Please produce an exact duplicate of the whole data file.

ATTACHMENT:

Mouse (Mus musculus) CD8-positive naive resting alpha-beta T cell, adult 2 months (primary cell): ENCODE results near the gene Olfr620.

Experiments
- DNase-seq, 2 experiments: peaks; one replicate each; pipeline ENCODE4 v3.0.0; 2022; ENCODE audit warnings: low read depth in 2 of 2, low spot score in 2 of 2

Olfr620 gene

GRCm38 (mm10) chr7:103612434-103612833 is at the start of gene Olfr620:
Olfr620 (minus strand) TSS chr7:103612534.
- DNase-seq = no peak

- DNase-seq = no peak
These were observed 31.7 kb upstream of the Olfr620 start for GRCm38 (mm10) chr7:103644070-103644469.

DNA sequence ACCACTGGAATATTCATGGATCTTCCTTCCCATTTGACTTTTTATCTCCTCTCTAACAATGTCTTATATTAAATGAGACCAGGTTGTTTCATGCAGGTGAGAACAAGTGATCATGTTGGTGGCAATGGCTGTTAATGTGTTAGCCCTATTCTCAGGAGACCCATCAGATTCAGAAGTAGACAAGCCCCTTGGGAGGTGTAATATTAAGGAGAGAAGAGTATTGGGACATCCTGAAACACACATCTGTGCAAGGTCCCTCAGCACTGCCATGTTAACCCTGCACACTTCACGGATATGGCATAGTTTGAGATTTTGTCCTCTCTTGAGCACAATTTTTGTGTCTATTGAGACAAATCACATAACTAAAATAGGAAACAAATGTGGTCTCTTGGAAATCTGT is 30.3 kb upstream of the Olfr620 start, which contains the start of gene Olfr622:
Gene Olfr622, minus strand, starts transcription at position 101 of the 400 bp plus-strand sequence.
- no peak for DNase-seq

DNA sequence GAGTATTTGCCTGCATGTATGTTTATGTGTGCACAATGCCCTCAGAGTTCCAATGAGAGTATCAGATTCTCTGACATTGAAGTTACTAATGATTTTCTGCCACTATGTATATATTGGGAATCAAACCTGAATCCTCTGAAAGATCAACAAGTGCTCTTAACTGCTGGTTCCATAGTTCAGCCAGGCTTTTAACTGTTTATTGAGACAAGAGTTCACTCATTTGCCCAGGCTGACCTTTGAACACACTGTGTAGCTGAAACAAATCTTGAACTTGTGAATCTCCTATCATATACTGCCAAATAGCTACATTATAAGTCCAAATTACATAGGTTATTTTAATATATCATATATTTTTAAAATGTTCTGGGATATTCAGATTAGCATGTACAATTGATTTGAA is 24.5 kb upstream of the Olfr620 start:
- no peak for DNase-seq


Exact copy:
Mouse (Mus musculus) CD8-positive naive resting alpha-beta T cell, adult 2 months (primary cell): ENCODE results near the gene Olfr620.

Experiments
- DNase-seq, 2 experiments: peaks; one replicate each; pipeline ENCODE4 v3.0.0; 2022; ENCODE audit warnings: low read depth in 2 of 2, low spot score in 2 of 2

Olfr620 gene

GRCm38 (mm10) chr7:103612434-103612833 is at the start of gene Olfr620:
Olfr620 (minus strand) TSS chr7:103612534.
- DNase-seq = no peak

- DNase-seq = no peak
These were observed 31.7 kb upstream of the Olfr620 start for GRCm38 (mm10) chr7:103644070-103644469.

DNA sequence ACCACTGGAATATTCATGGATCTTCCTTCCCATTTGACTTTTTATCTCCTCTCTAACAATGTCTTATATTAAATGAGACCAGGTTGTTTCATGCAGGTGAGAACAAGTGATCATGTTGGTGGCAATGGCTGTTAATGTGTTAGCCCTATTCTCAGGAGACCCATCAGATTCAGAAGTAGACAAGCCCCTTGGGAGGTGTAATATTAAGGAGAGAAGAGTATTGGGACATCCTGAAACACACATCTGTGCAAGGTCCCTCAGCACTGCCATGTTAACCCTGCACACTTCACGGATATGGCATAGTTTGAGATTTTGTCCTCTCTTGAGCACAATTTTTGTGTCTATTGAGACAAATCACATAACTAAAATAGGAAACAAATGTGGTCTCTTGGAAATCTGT is 30.3 kb upstream of the Olfr620 start, which contains the start of gene Olfr622:
Gene Olfr622, minus strand, starts transcription at position 101 of the 400 bp plus-strand sequence.
- no peak for DNase-seq

DNA sequence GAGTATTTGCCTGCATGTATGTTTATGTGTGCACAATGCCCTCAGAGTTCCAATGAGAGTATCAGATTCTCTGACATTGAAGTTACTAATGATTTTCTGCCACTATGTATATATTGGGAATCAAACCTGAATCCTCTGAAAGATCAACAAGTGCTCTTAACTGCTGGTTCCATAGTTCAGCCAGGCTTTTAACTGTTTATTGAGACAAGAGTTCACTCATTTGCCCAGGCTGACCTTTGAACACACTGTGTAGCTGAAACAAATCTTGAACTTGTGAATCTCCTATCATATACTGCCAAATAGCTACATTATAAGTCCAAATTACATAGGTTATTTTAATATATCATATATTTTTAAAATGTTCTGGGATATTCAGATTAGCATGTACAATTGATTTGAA is 24.5 kb upstream of the Olfr620 start:
- no peak for DNase-seq